[0021] The wings 106 support gliding movement of the vessel 100 underwater. The wings 106 are moveable to support different directions of travel. For example, the wings 106 are swept downward in FIGURE 1A when the vessel 100 is ascending, and the wings 106 are swept upward in FIGURE IB when the vessel 100 is descending. In this way, the wings 106 help to facilitate easier or more rapid movement of the vessel 100 while ascending or descending. Each of the wings 106 could be formed from any suitable material(s) and in any suitable manner. Also, each of the wings 106 could have any suitable size, shape, and dimensions. In addition, the number and positions of the wings 106 shown here are examples only, and any number and positions of wings could be used to support desired operations of the vessel 100.

[0022] The vessel 100 may further include one or more ballasts 108a-108b, each of which denotes a mass or other structure that helps to control the center of gravity of the vessel 100. As described in more detail below, material can move within a power supply of the vessel 100, and that movement can alter the center of gravity of the vessel 100. Underwater gliders can be particularly susceptible to changes in their centers of gravity, so the vessel 100 can adjust one or more of the ballasts 108a-108b as needed or desired (such as during ascent or descent) to maintain the center of gravity of the vessel 100 substantially at a desired location. In some embodiments, the ballasts 108a-108b are located on opposite sides of the vessel's power supply along a length of the vessel 100. Each ballast 108a-108b includes any suitable structure configured to modify the center of gravity of a vessel. Note that the number and positions of the ballasts 108a-108b shown here are examples only, and any number and positions of ballasts could be used in the vessel 100.

[0023] FIGURES 1C and ID illustrate different possible end views of the vessel 100. In FIGURE 1C, the wings 106 are positioned and extend from the body 102 along a line through a center of the body 102. In FIGURE ID, the wings 106 are positioned and extend from the body 102 along a line tangential to the body 102. In either case, the wings 106 can be stowed in a folded position where the wings 106 extend along the length of the body 102 and later unfolded before, during, or after deployment.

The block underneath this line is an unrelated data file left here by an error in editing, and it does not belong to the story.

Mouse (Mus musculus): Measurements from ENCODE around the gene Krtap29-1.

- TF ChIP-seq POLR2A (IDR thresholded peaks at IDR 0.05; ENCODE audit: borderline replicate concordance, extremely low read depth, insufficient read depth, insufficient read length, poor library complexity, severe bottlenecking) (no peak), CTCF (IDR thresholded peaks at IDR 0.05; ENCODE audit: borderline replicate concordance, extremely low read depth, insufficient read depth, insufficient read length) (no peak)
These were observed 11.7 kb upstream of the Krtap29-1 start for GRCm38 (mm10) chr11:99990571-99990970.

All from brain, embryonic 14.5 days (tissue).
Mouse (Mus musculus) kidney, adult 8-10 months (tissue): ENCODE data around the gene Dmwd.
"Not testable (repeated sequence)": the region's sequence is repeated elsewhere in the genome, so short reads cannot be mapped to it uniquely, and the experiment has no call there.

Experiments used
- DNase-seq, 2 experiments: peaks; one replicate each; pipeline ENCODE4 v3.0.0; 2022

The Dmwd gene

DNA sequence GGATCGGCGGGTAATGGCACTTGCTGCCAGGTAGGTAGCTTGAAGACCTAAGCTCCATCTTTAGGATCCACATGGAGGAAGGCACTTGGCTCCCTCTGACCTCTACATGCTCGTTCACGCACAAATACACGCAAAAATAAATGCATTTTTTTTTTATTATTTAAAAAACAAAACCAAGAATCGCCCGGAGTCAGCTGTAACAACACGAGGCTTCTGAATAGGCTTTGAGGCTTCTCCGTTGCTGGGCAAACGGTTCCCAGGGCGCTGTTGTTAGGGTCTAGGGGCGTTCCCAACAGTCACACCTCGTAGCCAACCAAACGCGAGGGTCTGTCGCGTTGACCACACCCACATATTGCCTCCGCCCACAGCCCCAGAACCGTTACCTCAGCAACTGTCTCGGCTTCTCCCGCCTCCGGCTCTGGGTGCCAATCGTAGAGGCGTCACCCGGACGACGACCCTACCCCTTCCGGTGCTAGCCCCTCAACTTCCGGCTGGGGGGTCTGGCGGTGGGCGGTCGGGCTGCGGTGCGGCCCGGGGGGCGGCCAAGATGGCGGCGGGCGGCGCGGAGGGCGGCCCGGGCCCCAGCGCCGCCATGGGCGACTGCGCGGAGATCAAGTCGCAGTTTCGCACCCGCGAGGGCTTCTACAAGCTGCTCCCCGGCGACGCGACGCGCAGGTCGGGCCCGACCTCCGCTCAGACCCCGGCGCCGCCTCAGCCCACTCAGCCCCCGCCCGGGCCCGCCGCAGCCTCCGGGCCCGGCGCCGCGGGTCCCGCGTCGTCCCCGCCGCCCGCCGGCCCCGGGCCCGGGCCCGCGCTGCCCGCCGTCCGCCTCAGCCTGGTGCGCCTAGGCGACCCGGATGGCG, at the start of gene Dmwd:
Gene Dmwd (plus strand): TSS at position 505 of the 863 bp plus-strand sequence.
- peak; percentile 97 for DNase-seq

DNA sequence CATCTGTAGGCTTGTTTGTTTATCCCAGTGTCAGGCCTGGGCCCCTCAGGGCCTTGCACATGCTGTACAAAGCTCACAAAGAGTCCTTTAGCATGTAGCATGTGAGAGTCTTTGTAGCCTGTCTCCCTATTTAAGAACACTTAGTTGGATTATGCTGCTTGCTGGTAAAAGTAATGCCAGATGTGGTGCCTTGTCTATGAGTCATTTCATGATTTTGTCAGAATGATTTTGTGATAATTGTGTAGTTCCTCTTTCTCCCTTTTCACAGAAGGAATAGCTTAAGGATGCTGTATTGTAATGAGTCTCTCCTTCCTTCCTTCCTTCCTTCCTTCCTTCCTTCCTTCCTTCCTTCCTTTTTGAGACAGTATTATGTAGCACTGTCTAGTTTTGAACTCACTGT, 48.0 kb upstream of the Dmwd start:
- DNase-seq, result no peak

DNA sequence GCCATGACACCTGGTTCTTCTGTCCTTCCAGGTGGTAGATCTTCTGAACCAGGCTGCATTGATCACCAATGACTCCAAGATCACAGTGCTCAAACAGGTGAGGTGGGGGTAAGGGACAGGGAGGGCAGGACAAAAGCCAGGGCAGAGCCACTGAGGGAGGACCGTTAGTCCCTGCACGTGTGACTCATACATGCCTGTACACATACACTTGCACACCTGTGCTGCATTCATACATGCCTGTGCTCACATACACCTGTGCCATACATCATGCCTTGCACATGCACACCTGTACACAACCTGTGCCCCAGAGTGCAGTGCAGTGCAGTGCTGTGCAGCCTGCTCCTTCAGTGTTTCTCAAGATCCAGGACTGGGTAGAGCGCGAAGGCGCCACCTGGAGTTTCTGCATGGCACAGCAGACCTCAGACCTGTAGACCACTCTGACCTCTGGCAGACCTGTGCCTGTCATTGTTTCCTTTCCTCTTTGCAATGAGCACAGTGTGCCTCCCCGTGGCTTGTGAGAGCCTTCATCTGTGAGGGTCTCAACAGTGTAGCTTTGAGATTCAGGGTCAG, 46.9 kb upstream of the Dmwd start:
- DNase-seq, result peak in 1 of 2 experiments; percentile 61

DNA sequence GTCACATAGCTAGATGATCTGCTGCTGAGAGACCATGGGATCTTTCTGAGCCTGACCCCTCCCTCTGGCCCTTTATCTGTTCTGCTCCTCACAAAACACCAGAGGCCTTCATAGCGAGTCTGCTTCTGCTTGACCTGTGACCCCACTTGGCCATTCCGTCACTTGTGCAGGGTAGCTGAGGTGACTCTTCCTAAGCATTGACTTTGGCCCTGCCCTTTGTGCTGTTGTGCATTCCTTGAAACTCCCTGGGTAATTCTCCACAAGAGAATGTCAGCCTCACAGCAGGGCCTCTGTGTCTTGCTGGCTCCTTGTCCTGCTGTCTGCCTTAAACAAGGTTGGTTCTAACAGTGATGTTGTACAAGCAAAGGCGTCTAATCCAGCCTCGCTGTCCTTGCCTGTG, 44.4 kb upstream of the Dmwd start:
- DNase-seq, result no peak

[0024] FIGURES 2A through 2C illustrate a second example vessel 200 that is periodically charged using thermal energy conversion in accordance with this disclosure. In this example, the vessel 200 denotes an unmanned underwater vehicle or other device that can function as a buoy within an ocean or other body of water. The vessel 200 could be used to support various functions, such as undersea surveying, recovery, or surveillance operations.

[0025] As shown in FIGURES 2A through 2C, the vessel 200 includes a body 202 and fins 204a-204b. The body 202 denotes any suitable structure configured to encase, protect, or otherwise contain other components of the vessel 200. The body 202 could be formed from any suitable material(s) and in any suitable manner. The fins 204a-204b denote projections from the body 202 that help to stabilize the body 202 during travel. Each of the fins 204a-204b could be formed from any suitable material(s) and in any suitable manner. Also, each of the fins 204a-204b could have any suitable size, shape, and dimensions. Further, at least some of the fins 204a-204b could be movable or adjustable to help alter the course of the body 202 and to steer the body 102 through water during travel. In addition, the numbers and positions of the fins 204a-204b shown here are examples only, and any numbers and positions of fins could be used to support desired operations of the vessel 200.

[0026] As can be seen in FIGURES 2A through 2C, the vessel 200 lacks wings used to support gliding of the vessel 200 through water. As a result, the vessel 200 denotes a device that can function as a buoy but generally not as a glider within an ocean or other body of water.

[0027] In some embodiments, each vessel 100 or 200 shown in FIGURES 1A through 2C could remain generally vertical during normal operation. In this configuration, the vessel 100 or 200 is generally operating as a buoy and can collect information or perform other tasks. Of course, exact vertical orientation is not required during operation of the vessel 100 or 200. During movement up and down within a body of water, the vessel 100 or 200 can travel through the water to the surface or to a desired depth of the water. While submerged, the vessel 100 or 200 could perform operations such as capturing various sensor measurements or searching for anomalies. The periodic surfacing of the vessel 100 or 200 may allow the vessel 100 or 200 to (among other things) transmit and receive data, verify its current location, and perform operations needed for power generation. After each surfacing, the vessel 100 or 200 can re-submerge and, if needed, travel at an angle to a desired depth. The angle of travel may be based on the current location of the vessel 100 or 200 and its desired location, which may allow the vessel 100 or 200 to operate continuously or near-continuously at a desired station.